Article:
The NYCR was designed primarily as a bridge route connecting the northeast with the southwest, providing a continuous rail route across the metropolitan area. This includes the 0.9-mile branch to access Sunnyside Yard that operates into Penn Station via the Hell Gate Route.

In 1997 the LIRR was relieved of its failing freight business. It was taken over by the New York & Atlantic (NY&A) a subsidiary of the Anaconda Corporation that owns several small railroads.
Who is who at Fresh Pond Junction today?
CSX Transportation
LIRR (Long Island Railroad)
Conrail (Shared assets)
Providence & Worchester Railroad
New York & Atlantic Railway (NYA)

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But, railroads were no longer king, and the NYCR found it increasingly difficult to compete with other modes of transportation. The once proud Pennsylvania and New York Central railroads collapsed and were merged into Penn Central, itself a product of large-scale consolidation in 1968. This had an immediate effect on the NYCR when the New Haven was folded into the Penn-Central in January 1969. Of course, passenger service via the Hell Gate Route continued unabated under Amtrak, created in 1971.

The freight line to Fresh Pond and Bay Ridge was another matter. Freight traffic continued to decline through the 1960s and 1970s, as did the quality of the Long Island Railroad’s support for freight operations.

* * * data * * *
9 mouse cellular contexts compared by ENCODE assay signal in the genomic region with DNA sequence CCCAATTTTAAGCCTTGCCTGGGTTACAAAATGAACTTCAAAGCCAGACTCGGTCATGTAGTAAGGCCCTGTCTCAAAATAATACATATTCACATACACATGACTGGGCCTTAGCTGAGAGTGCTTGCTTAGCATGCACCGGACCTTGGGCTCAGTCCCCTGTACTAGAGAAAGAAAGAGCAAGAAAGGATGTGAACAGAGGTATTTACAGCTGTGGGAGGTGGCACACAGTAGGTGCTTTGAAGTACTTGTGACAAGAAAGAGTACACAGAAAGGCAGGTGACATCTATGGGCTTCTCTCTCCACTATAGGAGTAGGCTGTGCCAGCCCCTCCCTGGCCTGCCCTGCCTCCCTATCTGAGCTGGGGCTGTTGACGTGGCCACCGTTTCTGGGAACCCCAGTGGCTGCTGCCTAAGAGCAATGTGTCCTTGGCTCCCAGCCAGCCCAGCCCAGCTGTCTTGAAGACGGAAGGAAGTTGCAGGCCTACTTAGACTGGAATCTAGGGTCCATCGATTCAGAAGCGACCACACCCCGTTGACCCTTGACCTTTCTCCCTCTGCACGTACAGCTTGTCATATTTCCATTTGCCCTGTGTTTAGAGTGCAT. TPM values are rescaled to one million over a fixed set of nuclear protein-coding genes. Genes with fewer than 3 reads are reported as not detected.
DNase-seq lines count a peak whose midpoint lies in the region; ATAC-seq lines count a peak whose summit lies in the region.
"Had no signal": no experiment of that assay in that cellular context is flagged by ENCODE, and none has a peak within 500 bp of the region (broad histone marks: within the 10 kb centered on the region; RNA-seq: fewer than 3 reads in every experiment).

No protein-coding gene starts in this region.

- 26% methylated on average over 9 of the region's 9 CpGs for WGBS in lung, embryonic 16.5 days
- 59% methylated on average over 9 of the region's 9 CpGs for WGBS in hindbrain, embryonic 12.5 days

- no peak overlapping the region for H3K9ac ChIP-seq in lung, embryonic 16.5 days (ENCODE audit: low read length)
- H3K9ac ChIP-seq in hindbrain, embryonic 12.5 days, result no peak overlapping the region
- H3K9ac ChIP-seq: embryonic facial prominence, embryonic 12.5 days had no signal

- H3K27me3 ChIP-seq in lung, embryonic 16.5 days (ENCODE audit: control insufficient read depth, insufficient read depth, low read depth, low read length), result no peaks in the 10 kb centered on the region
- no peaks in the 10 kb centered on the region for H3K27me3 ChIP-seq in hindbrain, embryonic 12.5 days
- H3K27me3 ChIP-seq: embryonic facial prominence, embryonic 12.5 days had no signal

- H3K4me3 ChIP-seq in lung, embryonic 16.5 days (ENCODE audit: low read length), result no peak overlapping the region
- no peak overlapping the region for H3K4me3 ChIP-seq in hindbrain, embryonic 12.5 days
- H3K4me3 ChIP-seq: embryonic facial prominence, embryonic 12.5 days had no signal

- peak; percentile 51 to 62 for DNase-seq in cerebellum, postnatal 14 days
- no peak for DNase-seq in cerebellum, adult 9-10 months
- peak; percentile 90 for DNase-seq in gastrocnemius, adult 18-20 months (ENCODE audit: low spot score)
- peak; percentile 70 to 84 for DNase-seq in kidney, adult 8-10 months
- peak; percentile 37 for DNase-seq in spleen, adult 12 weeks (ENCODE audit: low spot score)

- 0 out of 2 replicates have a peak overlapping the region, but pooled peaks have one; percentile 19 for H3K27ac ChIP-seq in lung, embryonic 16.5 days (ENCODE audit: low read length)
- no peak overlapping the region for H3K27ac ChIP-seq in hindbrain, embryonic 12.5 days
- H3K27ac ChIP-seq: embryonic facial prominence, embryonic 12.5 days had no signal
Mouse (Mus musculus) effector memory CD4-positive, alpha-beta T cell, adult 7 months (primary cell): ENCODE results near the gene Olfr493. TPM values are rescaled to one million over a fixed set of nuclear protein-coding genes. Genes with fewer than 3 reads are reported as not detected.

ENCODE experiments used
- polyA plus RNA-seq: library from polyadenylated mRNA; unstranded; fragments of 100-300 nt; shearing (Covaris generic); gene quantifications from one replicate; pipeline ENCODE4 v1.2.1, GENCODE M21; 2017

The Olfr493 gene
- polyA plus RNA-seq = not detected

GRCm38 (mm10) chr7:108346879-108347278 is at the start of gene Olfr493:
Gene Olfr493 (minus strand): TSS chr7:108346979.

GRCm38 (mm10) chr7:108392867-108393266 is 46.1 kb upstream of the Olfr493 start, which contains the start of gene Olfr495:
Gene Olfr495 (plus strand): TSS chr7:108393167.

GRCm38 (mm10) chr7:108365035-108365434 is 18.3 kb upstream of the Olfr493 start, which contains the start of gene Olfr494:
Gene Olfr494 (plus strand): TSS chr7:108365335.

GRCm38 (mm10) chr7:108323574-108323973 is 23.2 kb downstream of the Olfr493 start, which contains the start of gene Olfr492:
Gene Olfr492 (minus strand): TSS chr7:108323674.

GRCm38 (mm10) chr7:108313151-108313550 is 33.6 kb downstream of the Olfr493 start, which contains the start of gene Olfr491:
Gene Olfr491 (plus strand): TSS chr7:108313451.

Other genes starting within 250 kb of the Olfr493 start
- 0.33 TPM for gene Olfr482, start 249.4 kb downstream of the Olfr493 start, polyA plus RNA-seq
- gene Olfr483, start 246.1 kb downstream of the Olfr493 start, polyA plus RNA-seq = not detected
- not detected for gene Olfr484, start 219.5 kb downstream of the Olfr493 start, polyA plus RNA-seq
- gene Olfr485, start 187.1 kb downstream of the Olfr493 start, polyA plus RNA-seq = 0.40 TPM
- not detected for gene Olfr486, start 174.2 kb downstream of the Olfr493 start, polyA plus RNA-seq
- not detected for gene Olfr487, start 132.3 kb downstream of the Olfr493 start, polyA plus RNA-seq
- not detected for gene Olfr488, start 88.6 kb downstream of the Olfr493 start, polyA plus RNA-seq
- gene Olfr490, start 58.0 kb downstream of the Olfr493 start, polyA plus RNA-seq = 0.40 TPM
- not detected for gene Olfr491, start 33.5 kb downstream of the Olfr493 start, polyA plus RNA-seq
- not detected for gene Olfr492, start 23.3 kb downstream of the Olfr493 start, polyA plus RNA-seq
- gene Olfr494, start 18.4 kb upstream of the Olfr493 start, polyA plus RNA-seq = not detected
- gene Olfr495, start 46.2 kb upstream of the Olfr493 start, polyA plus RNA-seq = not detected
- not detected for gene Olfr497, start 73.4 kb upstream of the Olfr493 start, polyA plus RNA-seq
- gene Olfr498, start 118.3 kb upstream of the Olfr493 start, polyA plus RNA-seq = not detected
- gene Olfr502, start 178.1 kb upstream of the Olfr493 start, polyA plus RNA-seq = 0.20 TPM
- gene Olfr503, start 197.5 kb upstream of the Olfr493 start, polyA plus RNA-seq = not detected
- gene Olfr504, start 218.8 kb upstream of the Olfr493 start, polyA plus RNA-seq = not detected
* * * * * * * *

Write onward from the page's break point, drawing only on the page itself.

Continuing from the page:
Transportation planners soon recognized that Oak Point Yard and Fresh Pond Junction were vital for plans to reduce truck traffic around the City and out to eastern Long Island. As a result facilities to support freight operations have been upgraded in Bay Ridge (Car float operations to Greenville New Jersey) and in the south Bronx (the 1.9 Mile Oak Point Link).

The principal interchange point for the NY Connecting remains Fresh Pond Junction. While overhead traffic was historically brisk, freight cars were exchanged with the LIRR for delivery to consignees out east on Long Island. In more recent years this exchange has been with the NY&A instead of the LIRR.

Delivering the goods to FP today is CSX Transportation (CSX-T) who was awarded the property when Conrail was broken up. Its assets were divided between CSX-T and the Norfolk Southern. They are the two largest railroads in the eastern half of the nation.

Today the NYCR is very much a survivor. The Connecting remains an integral cog in the wheel to reduce truck traffic in the City as well as eastern Long Island.

Distant air horns announce the approach of a NYA freight train. As most of the LIRR’s electric commuter fleet sleeps after dark, the night comes alive with the sounds of the NYA’s Diesel locomotives slamming through grade crossings at speed. Meanwhile, a brace of two or three CSX-T Diesel locomotives idle away the hours before their departure north for the Hell Gate, Oak Point, and beyond.

Needless to say, the future of freight rail operations appears secure.

See also, “The New York Connecting Railroad, Long Island’s Other Railroad,” published by the Long Island Sunrise Trail chapter of the National Railroad Historical Society, co-authored by Robert C. Sturm and William G. Thom.